Chambers of Commerce and Trade Associations of the world are primed to enjoy the ride and dramatically boost their local economies. With 10,000 Chambers and some 100,000 trade Associations
a massive transformation is at play as special skills and industry specific-dialogues are the critically missing links. Expect some powerful platforms in these sectors soon.

Quadrability Thinking: is a four-dimensional executions and simultaneous working style that fits smart environments laced with Artificial Intelligence, block-chains intertwined with global complexities of commerce and new global-age-style performance. Platform Economy demands such warriors.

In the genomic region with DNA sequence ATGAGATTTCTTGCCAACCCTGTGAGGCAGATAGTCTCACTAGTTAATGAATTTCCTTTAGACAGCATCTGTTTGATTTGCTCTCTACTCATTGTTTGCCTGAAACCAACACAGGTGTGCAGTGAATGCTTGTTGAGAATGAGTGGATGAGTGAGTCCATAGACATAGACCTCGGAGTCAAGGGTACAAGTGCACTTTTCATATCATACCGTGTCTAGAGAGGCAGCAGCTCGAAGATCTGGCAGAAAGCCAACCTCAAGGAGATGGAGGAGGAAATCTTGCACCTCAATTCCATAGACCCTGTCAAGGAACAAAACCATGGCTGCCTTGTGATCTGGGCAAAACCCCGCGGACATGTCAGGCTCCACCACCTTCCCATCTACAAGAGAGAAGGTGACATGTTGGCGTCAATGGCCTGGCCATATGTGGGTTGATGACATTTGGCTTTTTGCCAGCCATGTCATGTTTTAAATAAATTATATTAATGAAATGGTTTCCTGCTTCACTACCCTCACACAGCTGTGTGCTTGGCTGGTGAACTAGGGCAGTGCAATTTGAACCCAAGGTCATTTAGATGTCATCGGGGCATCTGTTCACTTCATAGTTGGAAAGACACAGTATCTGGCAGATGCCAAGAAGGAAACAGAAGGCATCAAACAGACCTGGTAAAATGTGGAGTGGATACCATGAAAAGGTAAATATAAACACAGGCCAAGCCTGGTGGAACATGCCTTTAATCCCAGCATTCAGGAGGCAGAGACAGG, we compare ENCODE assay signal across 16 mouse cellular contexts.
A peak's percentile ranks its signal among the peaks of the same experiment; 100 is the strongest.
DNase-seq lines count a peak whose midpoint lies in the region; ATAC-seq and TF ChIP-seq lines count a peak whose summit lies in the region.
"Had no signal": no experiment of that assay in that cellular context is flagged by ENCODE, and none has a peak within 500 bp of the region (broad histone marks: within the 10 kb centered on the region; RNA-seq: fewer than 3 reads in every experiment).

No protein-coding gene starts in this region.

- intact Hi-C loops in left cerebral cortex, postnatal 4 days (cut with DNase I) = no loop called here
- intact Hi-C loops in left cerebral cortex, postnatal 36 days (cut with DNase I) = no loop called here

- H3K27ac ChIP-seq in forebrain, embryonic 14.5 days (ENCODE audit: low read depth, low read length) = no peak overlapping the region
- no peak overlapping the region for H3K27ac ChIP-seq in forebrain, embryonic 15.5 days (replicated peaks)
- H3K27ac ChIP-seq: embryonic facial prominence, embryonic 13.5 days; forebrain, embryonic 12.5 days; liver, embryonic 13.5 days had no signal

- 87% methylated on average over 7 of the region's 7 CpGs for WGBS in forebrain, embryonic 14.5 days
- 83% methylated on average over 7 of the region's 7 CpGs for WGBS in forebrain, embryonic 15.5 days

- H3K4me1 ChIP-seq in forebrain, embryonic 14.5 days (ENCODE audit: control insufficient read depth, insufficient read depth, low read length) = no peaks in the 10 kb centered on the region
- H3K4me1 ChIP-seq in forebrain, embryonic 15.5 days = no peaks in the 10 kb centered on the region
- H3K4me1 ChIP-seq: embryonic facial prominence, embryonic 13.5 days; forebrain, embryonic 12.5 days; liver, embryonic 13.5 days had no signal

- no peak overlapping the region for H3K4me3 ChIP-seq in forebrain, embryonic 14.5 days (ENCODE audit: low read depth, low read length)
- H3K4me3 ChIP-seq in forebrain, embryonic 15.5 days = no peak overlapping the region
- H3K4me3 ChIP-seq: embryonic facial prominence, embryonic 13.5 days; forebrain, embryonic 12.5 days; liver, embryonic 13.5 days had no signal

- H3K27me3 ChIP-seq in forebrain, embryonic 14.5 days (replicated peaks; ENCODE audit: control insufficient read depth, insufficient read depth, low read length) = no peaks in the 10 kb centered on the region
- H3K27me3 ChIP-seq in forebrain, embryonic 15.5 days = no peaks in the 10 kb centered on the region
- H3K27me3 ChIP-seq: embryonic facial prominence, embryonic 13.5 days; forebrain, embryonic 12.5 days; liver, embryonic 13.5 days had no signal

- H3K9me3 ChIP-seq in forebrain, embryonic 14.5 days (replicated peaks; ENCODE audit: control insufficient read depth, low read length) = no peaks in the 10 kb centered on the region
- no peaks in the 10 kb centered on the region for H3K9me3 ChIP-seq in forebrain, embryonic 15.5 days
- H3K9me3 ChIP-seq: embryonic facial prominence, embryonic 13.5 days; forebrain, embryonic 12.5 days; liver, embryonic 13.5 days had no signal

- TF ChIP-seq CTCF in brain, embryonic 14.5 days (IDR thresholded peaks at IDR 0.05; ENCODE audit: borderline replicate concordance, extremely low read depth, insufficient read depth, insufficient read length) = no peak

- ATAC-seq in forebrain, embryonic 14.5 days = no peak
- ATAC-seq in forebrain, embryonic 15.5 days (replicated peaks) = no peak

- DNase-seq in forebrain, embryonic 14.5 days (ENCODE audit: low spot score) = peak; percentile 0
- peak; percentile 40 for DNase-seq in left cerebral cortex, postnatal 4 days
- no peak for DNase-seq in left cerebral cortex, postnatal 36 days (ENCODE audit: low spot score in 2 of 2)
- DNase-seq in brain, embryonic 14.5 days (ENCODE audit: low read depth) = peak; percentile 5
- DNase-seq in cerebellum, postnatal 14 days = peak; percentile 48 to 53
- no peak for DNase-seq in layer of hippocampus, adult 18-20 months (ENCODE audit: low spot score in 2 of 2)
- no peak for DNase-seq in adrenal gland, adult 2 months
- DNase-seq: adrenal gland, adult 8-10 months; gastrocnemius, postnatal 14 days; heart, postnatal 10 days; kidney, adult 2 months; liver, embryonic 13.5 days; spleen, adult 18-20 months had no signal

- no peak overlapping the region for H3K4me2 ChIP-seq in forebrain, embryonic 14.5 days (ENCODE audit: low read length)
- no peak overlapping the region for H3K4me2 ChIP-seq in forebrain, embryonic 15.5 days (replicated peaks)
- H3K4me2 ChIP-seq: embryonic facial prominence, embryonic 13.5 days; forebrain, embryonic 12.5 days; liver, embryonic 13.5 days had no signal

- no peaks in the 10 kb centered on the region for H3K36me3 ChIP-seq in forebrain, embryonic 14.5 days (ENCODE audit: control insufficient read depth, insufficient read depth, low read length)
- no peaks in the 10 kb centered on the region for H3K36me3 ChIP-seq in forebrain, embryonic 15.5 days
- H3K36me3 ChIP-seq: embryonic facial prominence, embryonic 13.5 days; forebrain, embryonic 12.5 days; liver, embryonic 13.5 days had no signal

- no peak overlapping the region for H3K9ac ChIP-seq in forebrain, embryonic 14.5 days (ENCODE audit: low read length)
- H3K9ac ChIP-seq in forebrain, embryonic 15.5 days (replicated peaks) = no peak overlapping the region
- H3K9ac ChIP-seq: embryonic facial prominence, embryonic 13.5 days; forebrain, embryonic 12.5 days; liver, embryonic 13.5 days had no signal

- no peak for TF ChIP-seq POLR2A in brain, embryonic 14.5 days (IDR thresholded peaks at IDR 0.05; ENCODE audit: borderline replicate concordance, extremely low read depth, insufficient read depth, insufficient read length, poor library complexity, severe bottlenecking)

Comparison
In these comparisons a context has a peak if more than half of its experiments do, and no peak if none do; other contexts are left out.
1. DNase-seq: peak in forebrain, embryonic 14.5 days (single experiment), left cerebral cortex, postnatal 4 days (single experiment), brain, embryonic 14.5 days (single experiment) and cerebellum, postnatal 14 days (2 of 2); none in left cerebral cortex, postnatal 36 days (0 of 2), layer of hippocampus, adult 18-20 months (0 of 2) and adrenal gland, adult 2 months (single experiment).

Observe the speed, how fast 2020 will unfold and set pathways towards 2030.

Naseem Javed is a corporate philosopher, Chairman of Expothon Worldwide; a Canadian Think tank focused on National Mobilization of Entrepreneurialism Protocols on Platform Economy and exportability solutions now gaining global attention. His latest book; Alpha Dreamers; the five billions connected who will change the world.

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Iran has an integral role to play in Russian-South Asian connectivity

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Iran is geostrategically positioned to play an integral role in Russian-South Asian connectivity. President Putin told the Valdai Club during its annual meeting in October 2019 that “there is one more prospective route, the Arctic – Siberia – Asia.